She studied chemistry and physics at college.
A team of scientists has been studying the chemistry of the ozone layer.
a chemistry department/laboratory

2 INFORMAL understanding and attraction between two people:
There was an immediate sexual chemistry between us the first time we met.


━━ n. 化学; 化学作用; 化学的性質; (体の)化学的組成; (人の)体質; 人間関係.

to stop being involved in a situation because it is difficult to deal with or does not give you any advantages:
You can't just walk away from a marriage at the first sign of a problem.

out of order

mainly uk informal

If something someone says or does is out of order, it is unpleasant or not suitable and it is likely to upset or offend people:

His behaviour in the meeting was out of order.

noun [C]
the way of life, customs and ideas of a particular group of people within a society, which are different from the rest of that society:
youth subcultures
the gay subculture

noun [C] (INFORMAL expat)
someone who does not live in their own country:
A large community of expatriates has settled there.

trade-off トレードオフ ((同時に満足できない諸条件の間の取捨選択[調整])).

1 [C] a situation in which you balance two opposing situations or qualities:
There is a trade-off between doing the job accurately and doing it quickly.
She said that she'd had to make a trade-off between her job and her family.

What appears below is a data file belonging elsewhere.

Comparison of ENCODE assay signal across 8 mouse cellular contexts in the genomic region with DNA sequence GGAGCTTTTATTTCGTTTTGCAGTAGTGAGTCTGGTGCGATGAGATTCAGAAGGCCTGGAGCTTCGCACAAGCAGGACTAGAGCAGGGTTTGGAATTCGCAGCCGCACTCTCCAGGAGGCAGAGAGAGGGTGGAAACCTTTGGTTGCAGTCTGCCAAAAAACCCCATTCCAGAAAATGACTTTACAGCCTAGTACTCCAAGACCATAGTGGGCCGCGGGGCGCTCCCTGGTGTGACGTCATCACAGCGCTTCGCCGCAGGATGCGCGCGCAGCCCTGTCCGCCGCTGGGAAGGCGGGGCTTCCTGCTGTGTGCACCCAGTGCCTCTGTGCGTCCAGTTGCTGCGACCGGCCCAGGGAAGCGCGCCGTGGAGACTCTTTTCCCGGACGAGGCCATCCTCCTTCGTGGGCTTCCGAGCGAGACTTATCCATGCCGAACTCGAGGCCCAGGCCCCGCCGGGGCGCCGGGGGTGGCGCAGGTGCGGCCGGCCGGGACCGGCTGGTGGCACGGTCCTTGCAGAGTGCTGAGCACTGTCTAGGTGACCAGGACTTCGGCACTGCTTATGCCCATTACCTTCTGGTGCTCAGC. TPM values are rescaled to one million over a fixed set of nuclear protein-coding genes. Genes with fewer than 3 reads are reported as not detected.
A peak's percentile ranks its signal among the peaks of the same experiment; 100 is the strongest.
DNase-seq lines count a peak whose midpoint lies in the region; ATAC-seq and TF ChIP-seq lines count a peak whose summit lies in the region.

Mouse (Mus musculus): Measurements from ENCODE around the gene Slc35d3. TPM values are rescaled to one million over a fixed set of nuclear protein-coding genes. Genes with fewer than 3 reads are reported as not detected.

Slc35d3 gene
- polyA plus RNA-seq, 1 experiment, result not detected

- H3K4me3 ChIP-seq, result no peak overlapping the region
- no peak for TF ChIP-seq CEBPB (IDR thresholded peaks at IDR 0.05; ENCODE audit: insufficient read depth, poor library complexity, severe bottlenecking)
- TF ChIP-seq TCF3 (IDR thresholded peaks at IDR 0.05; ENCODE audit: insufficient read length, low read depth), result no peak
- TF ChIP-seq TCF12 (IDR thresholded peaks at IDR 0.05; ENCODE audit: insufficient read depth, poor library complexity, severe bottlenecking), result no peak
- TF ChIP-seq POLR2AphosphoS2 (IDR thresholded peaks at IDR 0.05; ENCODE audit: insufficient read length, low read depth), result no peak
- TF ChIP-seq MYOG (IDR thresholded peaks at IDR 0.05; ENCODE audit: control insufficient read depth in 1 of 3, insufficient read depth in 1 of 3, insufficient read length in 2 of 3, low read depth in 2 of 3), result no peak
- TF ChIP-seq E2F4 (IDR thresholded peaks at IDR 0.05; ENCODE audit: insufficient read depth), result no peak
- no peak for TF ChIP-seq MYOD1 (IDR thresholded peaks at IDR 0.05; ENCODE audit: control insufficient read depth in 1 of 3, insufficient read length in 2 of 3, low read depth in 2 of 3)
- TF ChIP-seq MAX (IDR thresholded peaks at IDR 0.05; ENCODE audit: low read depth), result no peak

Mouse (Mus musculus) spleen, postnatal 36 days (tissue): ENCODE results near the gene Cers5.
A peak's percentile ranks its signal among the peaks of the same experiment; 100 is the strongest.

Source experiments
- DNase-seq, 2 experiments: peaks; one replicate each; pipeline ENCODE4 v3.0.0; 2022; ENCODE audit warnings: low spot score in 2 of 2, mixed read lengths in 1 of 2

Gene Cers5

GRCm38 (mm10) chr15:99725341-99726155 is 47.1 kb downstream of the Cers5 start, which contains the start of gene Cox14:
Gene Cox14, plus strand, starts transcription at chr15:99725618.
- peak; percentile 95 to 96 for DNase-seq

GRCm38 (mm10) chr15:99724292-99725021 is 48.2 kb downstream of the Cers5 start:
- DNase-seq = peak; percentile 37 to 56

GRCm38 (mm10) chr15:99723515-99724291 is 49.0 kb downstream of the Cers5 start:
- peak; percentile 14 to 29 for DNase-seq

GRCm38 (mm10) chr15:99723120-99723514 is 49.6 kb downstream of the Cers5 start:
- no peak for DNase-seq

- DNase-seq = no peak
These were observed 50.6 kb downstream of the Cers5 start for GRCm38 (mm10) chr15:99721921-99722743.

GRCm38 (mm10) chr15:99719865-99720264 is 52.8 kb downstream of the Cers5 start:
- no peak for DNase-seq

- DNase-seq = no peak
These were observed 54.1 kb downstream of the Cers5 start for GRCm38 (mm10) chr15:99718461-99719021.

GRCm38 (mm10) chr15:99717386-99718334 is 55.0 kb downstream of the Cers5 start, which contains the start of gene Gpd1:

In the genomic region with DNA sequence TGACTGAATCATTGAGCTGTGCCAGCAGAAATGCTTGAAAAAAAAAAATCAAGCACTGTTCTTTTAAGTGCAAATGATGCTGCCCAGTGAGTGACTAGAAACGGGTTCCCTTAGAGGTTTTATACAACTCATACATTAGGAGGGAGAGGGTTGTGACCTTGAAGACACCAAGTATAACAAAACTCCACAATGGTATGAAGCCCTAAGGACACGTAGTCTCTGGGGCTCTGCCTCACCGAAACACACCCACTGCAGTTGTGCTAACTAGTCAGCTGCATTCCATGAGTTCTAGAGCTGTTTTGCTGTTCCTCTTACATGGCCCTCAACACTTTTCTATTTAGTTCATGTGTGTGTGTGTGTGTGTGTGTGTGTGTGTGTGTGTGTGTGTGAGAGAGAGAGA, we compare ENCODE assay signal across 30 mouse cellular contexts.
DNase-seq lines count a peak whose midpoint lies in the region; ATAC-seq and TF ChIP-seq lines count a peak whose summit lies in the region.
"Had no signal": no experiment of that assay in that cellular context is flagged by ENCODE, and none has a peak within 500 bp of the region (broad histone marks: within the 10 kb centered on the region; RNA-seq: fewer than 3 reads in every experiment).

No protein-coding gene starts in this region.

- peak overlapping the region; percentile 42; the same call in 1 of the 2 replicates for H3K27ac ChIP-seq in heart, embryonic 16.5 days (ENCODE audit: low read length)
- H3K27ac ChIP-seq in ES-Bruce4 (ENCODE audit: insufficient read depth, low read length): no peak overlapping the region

2 [C usually singular] a situation in which you accept something bad in order to have something good:
For some car buyers, lack of space is an acceptable trade-off for a sporty design.

pro-, jettison, lanyard, prostration, safeguard free expression

Net Neutrality Is Trump's Next Target, Administration Says


The White House said its next move to deregulate broadband service would be to jettison the Obama administration's net neutrality rules, which were intended to safeguard free expression online.

He lay on his front in silence for some minutes
The 79-year-old pontiff was helped to the ground of the ornate church…

Li's statement comes amid steadily improving ties between Taiwan and the mainland. Since coming into office 13 months ago, President Ma Ying-jeou has jettisoned his predecessor's pro-independence policies, in favor of much greater political and economic engagement with China.

With appliance sales getting hit by the slowing U.S. economy and the housing bust, jettisoning the business could help GE reach its long-term goal of boosting profits by at least 10% annually.


Office Networking, by the Numbers
To get a sense of what this approach looks like, consider the Hitachi Business Microscope—a gadget about the size of a company ID badge that workers wear on a lanyard around their neck.

Different degrees of bowing and prostration, here drawn fromEastern Orthodox religious liturgical use

prostration :伏地禮;俯身致敬。


Syllabification: (lan·yard)
Pronunciation: /ˈlanyərd/
Translate lanyard | into Italian


  • a rope threaded through a pair of deadeyes, used to adjust the tension in the rigging of a sailing vessel.